``We had professionals say, `Sign the kid back over [to state authority].' But we couldn't. We love him; he is in our hearts,'' Kathy Minnucci said.
``He had lived in 12 foster homes or shelters before the age of 3, and we didn't want him to go through that anymore. . . . We felt alone and frustrated trying to find help.''
That changed, she said, when the couple found Christina Corp, ``who has been like a guardian angel to us.''
Corp is coordinator of the Delaware County Parents Involved Network (PIN), a self-help advocacy organization for parents of children who suffer from a variety - and often a combination - of emotional, behavioral and mental disorders.
The Delaware County group held its first meeting when eight parents gathered in October 1987 at Corp's Havertown home. It has grown to about 1,500 members.
Corp said she became interested in PIN when she was seeking help for a family member.
``These children are like purple rice. They don't fit anywhere on the shelf. I found help, but I needed support for myself,'' Corp said.
``PIN is an umbrella voice. We network with other support groups, and we work for parents by giving them support and helping them find information, so they can make the best choice for their child.''
There are PIN groups in almost every Pennsylvania county, including Philadelphia, Montgomery and Bucks. In Delaware County, an added service since late 1997 has been the Family Satisfaction Team.
The team serves as a go-between for families and service providers. Corp said it has given families a way to express to the county their views of agency services.
In addition, the Delaware County chapter will send an advocate to a special-education conference at the parents' request, she said. PIN will also provide family transportation for visits to an institutionalized child.
The organization's most important tasks, she said, are to assure families dealing with mental-health issues that they are not alone and to help those struggling with misplaced blame for children's problems.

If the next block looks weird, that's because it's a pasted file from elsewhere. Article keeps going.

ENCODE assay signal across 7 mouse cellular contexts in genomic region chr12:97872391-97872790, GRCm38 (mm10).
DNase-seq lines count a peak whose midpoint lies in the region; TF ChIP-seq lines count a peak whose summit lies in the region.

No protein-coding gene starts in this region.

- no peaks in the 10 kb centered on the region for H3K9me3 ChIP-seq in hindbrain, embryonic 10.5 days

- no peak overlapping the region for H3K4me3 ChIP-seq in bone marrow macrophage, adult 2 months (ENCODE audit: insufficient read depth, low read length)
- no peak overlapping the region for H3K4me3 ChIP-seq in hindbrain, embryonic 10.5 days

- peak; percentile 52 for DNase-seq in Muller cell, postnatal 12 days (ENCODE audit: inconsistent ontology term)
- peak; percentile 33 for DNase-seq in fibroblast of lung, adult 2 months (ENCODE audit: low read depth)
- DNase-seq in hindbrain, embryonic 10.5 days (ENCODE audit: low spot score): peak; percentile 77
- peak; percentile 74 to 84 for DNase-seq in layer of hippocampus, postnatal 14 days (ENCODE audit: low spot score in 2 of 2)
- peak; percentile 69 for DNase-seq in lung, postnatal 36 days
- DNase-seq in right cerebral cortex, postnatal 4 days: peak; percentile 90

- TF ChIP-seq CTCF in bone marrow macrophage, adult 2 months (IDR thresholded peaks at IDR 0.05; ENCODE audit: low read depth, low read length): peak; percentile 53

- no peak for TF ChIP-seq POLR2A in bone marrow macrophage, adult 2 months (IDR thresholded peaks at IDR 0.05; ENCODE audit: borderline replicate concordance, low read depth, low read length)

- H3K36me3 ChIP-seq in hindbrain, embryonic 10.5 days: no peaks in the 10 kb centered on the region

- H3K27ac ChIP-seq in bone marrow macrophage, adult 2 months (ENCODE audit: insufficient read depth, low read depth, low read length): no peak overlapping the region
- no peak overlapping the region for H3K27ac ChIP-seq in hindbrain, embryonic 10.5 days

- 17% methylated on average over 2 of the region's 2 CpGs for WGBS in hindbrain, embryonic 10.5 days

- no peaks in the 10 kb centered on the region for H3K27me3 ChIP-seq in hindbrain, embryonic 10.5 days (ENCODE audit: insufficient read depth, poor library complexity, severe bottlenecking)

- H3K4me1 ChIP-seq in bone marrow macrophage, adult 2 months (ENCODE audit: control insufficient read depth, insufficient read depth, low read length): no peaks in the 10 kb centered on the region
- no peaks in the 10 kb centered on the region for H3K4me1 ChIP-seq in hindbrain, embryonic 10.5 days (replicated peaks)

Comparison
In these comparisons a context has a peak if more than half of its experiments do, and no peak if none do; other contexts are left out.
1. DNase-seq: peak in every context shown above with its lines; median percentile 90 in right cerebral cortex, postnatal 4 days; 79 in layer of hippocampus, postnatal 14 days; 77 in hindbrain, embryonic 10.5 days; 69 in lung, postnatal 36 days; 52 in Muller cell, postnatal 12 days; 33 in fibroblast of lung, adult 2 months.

``People will say, `There must be something wrong with your family life,' or, `You need to take a parenting class,' or, `Give me one weekend, or a week, and I'll straighten your child out,' when a child has a biological mental illness,'' Corp said.
Kathy and Vincent Minnucci said they heard those and other, more destructive, comments while trying to find help for Chris, now 8.
Chris is a brilliant student, Kathy Minnucci said, but his disruptive behavior had school special-education officials calling them daily with complaints.
By talking with PIN members, she said, she learned about Chris' rights to specialized treatment and found a school designed for his needs.
Anita Anderson of Wallingford said that when her adopted daughter was diagnosed with depression at age 12, members of PIN's adoptive parents' subcommittee offered a friendly voice.
``You hear from other parents who are in the same situations, and you are reassured that nothing you have done has caused this,'' Anderson said.
After years of dealing with medical personnel, schools and government agencies on their own, David and Grace Stanley of Aston said that about a year ago, they discovered PIN.
They are parents of 13 children, including five adopted and three foster children, some of whom have mental and/or physical disabilities.
The Stanleys said information from PIN helped one of their children with multiple disabilities receive the private-school placement the child needs to be successful academically.
In the Minnucci household, Kathy Minnucci said, every day is a challenge with Chris and his 5-year-old half-brother, Gabe, who is mildly retarded and has other mental impairments. Thus, she said, having PIN members to lean on is a blessing.
``I see beautiful little souls,'' Kathy Minnucci said of her two sons.
``To meet someone else who feels the same way, parents with the same issues and needs, takes away the feeling of being so alone.''